Our Perspectives

Stronger partnerships with foundations to take sustainable development further


HC in IndonesiaA farmer in Kenya, one of four countries where UNDP is partnering with philanthropic foundations for the implementation of the sustainable development agenda. Photo: UNDP Africa.

“If you want to go fast, go alone, but if you want to go far, go together.”

This old African proverb underpins UNDP’s engagement with philanthropic foundations for the implementation of the new sustainable development agenda.

Ghana is the fourth country – following Kenya, Colombia and Indonesia – where we are connecting local foundations with the UN, government, private sector and civil society-led policy discussions and development initiatives. The project is in collaboration with our partners the Foundation Center and Rockefeller Philanthropy Advisors and aims to localize the Sustainable Development Goals (SDGs).

Philanthropy has played a significant role in the Millennium Development Goals (MDGs) progress. Although foundations do not typically use the entire MDG framework to report or communicate their work, their contributions to health, education and other goals have been tremendous.

Limited data on philanthropic giving and activities impedes efforts to accurately measure impact. Outside of the Bill & Melinda Gates Foundation and a few other larger foundations, we have little understanding of what the philanthropy sector is investing in and how.

The Ford, MasterCard and Conrad N. Hilton foundations have recognized that philanthropy can be a major force and ally in implementing the post-2015 agenda. As leading global philanthropic organizations involved in international development, they are supporting our efforts through the Post-2015 Partnership Platform for Philanthropy. Our interventions emphasize benefits closer collaboration could deliver, which is essential in implementing sustainable development.

We have discovered thriving and diverse local philanthropy in the four countries where we are working. Economic growth there has resulted in wealth creation, of which some resources are now being directed to support social change. In Kenya and Colombia we mapped over 400 local philanthropic organizations including corporate foundations, community foundations, family and individual business leaders’ foundations and educational trusts.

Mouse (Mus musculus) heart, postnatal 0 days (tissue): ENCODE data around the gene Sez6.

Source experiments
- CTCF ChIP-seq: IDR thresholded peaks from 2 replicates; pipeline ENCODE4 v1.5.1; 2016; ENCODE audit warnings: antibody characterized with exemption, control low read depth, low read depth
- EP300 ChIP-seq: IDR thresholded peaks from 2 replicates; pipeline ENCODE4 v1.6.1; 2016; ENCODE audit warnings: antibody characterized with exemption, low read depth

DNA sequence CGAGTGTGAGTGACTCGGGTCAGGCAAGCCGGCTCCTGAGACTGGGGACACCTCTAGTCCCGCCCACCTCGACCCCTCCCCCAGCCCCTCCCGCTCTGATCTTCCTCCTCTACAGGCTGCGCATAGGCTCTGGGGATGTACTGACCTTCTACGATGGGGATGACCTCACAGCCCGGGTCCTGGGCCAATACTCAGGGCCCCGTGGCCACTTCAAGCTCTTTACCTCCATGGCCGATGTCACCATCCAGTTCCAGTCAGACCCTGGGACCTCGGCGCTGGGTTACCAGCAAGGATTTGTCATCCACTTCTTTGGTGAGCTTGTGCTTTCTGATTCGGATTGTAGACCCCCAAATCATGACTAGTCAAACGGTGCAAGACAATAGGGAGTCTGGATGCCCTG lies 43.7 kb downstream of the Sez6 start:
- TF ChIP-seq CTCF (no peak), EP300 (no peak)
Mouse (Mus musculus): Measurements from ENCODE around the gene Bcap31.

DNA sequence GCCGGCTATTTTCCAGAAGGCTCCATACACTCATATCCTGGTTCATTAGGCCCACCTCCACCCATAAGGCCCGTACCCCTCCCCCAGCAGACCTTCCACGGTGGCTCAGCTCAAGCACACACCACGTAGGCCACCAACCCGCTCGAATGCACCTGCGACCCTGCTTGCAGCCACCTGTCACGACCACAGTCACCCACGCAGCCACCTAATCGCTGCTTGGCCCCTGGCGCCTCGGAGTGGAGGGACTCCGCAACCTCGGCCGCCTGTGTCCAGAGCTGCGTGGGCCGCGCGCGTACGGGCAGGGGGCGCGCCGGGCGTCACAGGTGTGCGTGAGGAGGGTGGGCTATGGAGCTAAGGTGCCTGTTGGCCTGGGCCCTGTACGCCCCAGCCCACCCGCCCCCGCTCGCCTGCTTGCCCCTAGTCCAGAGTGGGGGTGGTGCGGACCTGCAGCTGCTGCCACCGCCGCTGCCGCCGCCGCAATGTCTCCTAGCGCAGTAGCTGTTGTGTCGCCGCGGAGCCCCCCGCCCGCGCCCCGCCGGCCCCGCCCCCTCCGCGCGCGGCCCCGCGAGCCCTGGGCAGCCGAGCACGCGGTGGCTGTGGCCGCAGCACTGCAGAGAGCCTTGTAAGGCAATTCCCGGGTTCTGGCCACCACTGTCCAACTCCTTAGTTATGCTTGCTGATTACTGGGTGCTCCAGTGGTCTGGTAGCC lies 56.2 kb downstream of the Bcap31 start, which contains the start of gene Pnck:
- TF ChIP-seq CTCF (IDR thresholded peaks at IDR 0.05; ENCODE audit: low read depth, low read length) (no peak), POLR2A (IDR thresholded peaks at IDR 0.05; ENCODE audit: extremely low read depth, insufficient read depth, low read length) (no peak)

It is not just the financial resources of philanthropy that makes the difference but also their unique way of approaching the challenges. They bring a determined focus on outcomes and a commitment to innovation through experimentation and testing. Moreover, local foundations promote additional knowledge and generate insights on local contexts and ideas regarding how to overcome barriers.

Thanks to our efforts, Kenyan foundations and trusts contribute to supporting the national education sector plans driven by the Ministry of Education aiming to improve and measure the quality of education beyond merely universal enrolment. In Colombia, the Platform connects local philanthropy with the government led Commission for Sustainable Development responsible for integrating the SDGs into national development plans.

We have also learned that creating an enabling institutional environment for philanthropy is key for the field to advance and flourish. That’s why in Kenya, we have helped to establish the Kenya Philanthropy Forum, which is a vehicle for Kenyan foundations to voice their perspectives in policy discussions with government and other development actors. One key task is to develop mechanisms for philanthropic data collection that would enable the sector to become more transparent, accountable and credible to other partners.

Southern philanthropy has become a powerful force for good. At UNDP, we see a huge opportunity to reach out and develop productive relationships with these foundations. In this way, together we can champion innovative ideas and challenge conventional thinking, which are essential preconditions for achieving the SDGs.

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